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Is This The End Of The Road For High-Street Estate Agents?

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The internet has revolutionised the way we buy and sell property with disastrous consequences for traditional agents

http://www.telegraph.co.uk/finance/property/11688660/Is-this-the-end-of-the-road-for-high-street-estate-agents.html

Yes, it's an advertorial for YOPA (an online estate agents) dressed up as an article, but it's quite nice to read headlines like this - always wondered how the hell traditional EAs are somehow escaping the onslaught of the internet - their massive fees for mediocre, largely skill-less work. Carrying on as they are with their crappy photos with their compact cameras, crappy descriptions, crappy "evaluations" (VI piled upon VI there), their useless empty suits showing buyers around with zero useful information other than repeating the 50 word description on RightMove (turning up in their new BMW hatchbacks), and their LIES. All this, and I haven't even mentioned the delusions of grandeur and mis-placed condasencion and disrespect. It's a mid-90s business model in 2015 that thinks it can never be disrupted. It will.

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Joe Average will always needs help with a property transactions.

Theres a lot more to selling a house than a couple of photos and a price sticker.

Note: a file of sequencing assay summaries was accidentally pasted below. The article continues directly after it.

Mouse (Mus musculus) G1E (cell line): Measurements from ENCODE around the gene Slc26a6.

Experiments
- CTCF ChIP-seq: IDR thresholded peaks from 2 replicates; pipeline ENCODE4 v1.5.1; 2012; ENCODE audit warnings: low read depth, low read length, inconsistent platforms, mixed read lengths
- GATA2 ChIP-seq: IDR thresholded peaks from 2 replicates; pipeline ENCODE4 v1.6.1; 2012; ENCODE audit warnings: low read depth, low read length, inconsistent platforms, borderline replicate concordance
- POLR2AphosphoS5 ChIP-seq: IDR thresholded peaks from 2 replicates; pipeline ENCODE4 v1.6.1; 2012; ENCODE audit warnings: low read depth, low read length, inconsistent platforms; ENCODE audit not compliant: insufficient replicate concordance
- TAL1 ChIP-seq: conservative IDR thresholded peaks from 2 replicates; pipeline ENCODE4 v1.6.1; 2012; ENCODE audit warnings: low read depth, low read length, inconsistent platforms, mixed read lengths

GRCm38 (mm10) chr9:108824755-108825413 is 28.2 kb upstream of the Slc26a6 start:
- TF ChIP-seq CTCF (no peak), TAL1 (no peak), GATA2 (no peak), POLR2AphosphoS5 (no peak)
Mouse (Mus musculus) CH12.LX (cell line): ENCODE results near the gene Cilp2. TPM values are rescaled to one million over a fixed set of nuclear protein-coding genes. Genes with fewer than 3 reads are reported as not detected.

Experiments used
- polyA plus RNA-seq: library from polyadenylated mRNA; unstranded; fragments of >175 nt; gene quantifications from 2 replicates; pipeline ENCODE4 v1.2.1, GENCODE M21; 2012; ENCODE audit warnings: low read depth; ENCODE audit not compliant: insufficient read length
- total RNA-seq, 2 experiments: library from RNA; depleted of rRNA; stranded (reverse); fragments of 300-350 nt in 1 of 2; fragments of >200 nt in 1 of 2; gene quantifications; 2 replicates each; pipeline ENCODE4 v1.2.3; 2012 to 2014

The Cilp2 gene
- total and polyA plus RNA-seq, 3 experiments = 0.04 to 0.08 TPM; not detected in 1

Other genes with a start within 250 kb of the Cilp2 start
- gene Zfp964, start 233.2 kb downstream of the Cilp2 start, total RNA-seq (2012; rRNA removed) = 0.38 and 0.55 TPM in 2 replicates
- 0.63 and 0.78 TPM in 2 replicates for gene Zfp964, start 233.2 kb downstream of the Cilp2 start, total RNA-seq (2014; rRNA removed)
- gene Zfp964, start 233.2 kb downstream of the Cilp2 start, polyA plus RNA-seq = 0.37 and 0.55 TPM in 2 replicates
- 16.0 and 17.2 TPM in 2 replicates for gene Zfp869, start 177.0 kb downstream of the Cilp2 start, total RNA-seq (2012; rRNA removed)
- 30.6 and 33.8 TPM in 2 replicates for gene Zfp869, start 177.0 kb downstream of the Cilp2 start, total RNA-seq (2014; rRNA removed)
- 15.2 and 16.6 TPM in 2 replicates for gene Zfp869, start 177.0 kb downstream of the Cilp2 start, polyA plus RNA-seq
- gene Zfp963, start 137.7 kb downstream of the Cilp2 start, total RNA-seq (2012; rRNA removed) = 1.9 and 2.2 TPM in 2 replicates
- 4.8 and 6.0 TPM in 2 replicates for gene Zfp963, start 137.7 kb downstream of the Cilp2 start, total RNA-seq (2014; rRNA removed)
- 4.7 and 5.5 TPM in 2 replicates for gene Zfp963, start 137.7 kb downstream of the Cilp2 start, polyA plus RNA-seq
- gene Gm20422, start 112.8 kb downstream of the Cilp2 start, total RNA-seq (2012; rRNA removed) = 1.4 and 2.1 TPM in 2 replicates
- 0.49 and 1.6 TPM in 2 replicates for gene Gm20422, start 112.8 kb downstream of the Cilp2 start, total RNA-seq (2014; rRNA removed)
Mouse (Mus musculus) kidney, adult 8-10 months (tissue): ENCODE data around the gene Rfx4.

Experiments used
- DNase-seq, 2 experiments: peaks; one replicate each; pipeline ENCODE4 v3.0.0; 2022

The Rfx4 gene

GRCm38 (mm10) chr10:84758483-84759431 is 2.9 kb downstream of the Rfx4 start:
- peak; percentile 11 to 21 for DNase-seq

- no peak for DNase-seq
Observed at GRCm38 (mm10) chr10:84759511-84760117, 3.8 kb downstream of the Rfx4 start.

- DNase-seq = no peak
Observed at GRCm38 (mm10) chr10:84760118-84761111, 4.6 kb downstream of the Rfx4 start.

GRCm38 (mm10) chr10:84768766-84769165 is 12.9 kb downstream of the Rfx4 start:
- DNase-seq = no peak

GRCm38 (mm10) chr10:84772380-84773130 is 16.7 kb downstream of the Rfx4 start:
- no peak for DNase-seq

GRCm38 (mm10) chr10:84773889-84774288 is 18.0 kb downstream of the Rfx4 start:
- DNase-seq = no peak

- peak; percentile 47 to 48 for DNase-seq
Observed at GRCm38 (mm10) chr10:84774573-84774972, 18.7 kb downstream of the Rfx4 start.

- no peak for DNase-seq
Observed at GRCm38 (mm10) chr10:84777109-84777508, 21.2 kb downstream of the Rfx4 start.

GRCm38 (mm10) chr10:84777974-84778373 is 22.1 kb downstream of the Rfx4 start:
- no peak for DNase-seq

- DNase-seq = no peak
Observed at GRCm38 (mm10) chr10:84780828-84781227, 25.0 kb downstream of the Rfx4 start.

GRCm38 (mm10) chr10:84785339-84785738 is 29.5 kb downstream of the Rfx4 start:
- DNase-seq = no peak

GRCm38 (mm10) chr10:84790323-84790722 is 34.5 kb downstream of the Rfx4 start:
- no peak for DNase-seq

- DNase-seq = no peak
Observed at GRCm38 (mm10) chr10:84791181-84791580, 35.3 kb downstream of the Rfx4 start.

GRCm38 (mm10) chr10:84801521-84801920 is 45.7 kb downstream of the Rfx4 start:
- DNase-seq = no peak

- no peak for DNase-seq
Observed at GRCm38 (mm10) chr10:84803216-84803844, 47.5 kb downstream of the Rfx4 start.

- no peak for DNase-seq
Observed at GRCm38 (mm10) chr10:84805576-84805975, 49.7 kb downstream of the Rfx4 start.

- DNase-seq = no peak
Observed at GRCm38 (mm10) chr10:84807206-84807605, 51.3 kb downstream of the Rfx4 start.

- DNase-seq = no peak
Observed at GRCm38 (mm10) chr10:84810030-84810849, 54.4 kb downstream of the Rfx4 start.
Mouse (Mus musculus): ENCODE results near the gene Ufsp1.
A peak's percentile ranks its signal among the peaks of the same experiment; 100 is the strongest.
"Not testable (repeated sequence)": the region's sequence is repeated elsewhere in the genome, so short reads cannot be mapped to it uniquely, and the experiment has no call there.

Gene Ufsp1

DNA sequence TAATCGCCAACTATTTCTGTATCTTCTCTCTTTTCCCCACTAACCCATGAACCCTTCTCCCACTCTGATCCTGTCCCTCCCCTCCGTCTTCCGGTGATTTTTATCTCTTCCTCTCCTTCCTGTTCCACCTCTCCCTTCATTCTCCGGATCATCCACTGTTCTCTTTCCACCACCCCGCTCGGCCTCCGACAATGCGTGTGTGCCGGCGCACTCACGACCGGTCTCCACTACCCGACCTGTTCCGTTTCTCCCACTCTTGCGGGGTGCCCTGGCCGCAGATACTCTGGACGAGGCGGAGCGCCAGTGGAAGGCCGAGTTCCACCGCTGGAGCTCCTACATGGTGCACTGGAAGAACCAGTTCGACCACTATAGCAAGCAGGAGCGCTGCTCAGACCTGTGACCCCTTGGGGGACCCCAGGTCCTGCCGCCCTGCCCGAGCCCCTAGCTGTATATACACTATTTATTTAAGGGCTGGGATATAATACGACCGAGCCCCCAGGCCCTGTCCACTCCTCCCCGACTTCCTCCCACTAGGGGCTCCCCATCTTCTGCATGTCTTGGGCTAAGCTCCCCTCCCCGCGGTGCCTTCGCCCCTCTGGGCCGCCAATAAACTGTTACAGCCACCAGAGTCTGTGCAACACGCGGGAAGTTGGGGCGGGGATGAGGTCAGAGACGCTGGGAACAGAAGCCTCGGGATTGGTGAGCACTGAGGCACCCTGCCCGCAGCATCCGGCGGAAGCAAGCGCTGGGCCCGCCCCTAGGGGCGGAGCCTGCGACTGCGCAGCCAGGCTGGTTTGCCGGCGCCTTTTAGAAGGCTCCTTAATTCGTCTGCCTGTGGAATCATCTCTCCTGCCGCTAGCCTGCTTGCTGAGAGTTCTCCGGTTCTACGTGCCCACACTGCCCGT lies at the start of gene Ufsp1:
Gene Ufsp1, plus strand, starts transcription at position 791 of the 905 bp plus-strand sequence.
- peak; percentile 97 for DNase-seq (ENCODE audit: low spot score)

Any activity that involves UK solicitors needs someone who knows the people so they can advise and give an ar5se kicking when required.

However, does an EA need an expensive A1 building, on drag these days? Nope.

Every who buys + sells property will use a computer these days.

Expect EAs to leg it to out of town offices with parking.

The only thing stopping them is that the average one-shop local EA has sunk his pension into the commercial building.

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The internet has revolutionised how we search for property. The actual buying and selling still seems to be mostly in the hands of agents.

I agree. I think traditional highstreet EAs will die out though. It's a bit like Blockbuster v Netflix (offline presence v online). Why would an EA need an expensive highstreet presence? They will be priced out by lower cost online-only EAs. It will happen, just a case of how quickly.

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indeed, the need for a shop / high street presence is long gone really

some of the newer entrants to the market have got this

ewemove for example

I think agents will find a place in the market for themselves for quite some time yet.

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I agree. I think traditional highstreet EAs will die out though. It's a bit like Blockbuster v Netflix (offline presence v online). Why would an EA need an expensive highstreet presence? They will be priced out by lower cost online-only EAs. It will happen, just a case of how quickly.

sort of agree,sort of don't.

buyin a house is still quite a personal experience...like trying on clothes-

yes, some people do buy theirs totally online, but we're not all made the same size 10 or size 12(especially for women!!!)..we all have slightly different bumpy and curvy bits in different places that one clothes shop design accomodates and 10 others don't.

you need the right "feel" of a place before you buy it...so there is still definitely a need for agents with local knowledge.

I say this is especially important for women,as a house is also a nest to rear offspring.it has to be just right and feel comfortable in order to do it.